At the inaugural Agile Alliance Technical Conference, I got to meet and hang out with lots of people I’ve looked up to for a long time. It’s a thrill to have these face-to-face conversations, and I don’t think becoming less new to consulting and conference-going will ever make that less true.


Of the conference sessions, my favorite was James Shore test-driving CSS in front of an audience. For one thing, someday I’d like to have a larger fraction of his immense skill at doing and explaining. (He’s made several hundred screencasts about test-driving JavaScript.) For another, I was reminded that we as technologists already have immense agency. Things are the way they are because people made them that way; if we want things to be different, we can make them be different.

Everyone who’s worked with Cascading Style Sheets knows it can be a pain in the ass. James decided to do something about that, and started building Quixote. And for the entirety of his presentation, my face was stuck in a big dumb grin. So good, for so many reasons.

Flipboard: takeaways from DevOps Dojo
Flipboard: takeaways from DevOps Dojo

My session was a 90-minute interactive workshop called “DevOps Dojo”. We simulated Dev and Ops being forced not to work together, felt non-simulated frustration, talked about how artificial the constraint really was, and finally worked together the way we wanted to. Here are the takeaways we wrote down:

  • Make repo readable to everyone
  • Exec sponsorship (training, “safe space to fail”, support for “doing it right”, funding)
  • Focus on quality (metric: mean time to resolution)
  • Dev asks Ops about their needs
  • Exercise empathy
  • Be ready for change; practice change
  • Look for mutual interest

You’re welcome to use the workshop materials for any purpose, including your own workshop. If you do, I’d love to hear about it.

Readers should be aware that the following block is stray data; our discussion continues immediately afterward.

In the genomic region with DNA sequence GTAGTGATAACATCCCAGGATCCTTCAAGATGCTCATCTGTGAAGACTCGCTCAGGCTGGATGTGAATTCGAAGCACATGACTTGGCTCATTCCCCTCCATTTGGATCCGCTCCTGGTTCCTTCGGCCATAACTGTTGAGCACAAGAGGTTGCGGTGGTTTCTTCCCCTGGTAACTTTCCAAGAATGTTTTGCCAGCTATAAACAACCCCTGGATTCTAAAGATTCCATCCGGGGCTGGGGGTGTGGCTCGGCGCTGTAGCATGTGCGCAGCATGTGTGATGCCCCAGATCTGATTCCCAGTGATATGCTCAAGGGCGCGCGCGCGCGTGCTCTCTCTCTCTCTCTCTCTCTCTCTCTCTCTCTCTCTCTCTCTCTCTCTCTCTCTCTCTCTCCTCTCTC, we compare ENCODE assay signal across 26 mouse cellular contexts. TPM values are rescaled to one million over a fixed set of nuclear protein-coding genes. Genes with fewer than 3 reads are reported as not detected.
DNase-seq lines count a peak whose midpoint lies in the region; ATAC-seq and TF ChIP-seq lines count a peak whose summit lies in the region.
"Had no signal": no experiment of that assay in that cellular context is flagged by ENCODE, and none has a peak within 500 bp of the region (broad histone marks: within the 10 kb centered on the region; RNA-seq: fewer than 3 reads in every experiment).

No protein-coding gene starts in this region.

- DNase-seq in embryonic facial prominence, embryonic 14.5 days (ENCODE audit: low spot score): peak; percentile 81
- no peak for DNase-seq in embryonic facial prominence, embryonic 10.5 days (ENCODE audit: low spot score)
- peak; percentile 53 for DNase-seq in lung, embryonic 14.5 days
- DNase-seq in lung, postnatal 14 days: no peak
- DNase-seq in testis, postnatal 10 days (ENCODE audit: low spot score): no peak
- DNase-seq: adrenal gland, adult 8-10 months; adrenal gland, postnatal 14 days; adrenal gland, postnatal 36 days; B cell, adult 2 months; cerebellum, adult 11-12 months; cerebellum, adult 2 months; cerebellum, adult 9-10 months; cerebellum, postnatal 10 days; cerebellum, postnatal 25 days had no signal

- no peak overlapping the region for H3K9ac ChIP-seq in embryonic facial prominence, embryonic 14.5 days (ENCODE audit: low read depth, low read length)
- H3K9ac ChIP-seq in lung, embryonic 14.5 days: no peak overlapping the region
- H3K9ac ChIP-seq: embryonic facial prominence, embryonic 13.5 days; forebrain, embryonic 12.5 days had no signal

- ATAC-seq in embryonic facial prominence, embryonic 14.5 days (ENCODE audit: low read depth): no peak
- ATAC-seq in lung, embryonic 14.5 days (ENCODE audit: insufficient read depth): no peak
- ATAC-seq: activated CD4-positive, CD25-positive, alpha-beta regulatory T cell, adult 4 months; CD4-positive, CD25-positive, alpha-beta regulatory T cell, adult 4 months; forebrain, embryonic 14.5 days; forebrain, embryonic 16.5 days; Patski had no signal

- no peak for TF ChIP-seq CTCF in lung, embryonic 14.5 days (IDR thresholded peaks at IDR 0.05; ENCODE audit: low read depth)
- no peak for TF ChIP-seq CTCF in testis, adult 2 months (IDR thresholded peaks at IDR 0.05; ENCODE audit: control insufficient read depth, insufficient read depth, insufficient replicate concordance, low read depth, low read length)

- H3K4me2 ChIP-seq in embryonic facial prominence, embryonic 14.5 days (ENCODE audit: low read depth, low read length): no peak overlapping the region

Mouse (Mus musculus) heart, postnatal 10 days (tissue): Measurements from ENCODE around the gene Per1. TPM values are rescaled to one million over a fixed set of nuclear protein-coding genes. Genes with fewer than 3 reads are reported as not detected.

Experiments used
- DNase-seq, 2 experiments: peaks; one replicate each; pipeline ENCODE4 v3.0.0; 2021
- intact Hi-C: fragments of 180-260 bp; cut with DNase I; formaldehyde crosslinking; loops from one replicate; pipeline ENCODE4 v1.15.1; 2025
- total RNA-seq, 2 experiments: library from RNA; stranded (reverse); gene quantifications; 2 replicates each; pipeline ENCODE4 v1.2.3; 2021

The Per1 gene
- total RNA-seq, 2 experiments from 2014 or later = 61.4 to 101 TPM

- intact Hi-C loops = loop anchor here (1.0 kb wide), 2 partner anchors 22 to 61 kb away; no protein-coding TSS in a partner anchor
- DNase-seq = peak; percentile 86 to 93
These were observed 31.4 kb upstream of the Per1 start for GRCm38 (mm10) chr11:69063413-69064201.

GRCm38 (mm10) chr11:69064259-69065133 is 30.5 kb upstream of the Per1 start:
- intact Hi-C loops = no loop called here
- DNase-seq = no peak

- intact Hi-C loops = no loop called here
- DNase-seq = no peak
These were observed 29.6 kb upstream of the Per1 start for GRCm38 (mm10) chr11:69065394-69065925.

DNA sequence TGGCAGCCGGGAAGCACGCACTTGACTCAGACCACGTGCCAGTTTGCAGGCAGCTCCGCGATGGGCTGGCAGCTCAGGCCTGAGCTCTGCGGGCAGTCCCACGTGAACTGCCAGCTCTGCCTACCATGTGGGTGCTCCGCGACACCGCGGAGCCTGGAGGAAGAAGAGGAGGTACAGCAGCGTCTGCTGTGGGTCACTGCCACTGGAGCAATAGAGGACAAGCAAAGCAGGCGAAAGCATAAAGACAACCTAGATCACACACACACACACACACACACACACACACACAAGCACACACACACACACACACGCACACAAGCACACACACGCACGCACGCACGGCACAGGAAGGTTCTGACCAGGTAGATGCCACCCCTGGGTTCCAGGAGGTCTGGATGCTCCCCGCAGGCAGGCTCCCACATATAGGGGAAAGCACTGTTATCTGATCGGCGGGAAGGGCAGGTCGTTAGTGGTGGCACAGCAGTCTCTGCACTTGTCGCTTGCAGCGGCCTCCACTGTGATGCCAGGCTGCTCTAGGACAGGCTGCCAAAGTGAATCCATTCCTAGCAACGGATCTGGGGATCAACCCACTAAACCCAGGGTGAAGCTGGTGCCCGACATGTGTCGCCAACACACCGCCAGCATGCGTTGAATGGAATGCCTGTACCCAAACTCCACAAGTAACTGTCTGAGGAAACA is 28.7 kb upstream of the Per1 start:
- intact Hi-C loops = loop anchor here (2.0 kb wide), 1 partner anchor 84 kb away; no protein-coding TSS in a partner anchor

Video interview

After my workshop, SolutionsIQ’s Leslie Morse asked me what it was really about. Hint: not DevOps. Take a look.

Panel discussion

Here’s a photo proving that I once sat at a table with Laurie Williams, Martin Fowler, and Rebecca Parsons.

Left to right: Rachel, Amitai, Laurie, Martin, Rebecca
Left to right: Rachel, Amitai, Laurie, Martin, Rebecca

See the name card? I was supposed to be there. Based on what folks told me about what it was like to watch, listen, and ask questions, Rachel Laycock’s advance preparations enabled us panelists to have a conversation that the audience appreciated being part of. Very effective moderating on her part. For my part, in my first appearance on a panel, I appear not to have disqualified myself from being invited on another one somewhere someday. Here are a couple things I said that people liked:

We’re making more software faster than we’re getting better at it. We’re cruisin’ for a bruisin’.

”Software is a human activity. To get better at writing software together, we have to get better at being human together.

Further listening and reading

Thank you to the Agile Alliance for creating this small, focused conference and for inviting me to be part of it. And thanks to everyone there who made the conference so enjoyable and valuable.

If you liked what I said and how I said it, try listening to a few episodes of my micropodcast, Agile in 3 Minutes. And if you particularly appreciated the idea of getting better at being human together, try reading and sharing the Little Guide to Empathetic Technical Leadership by Alex Harms with your nearest humans.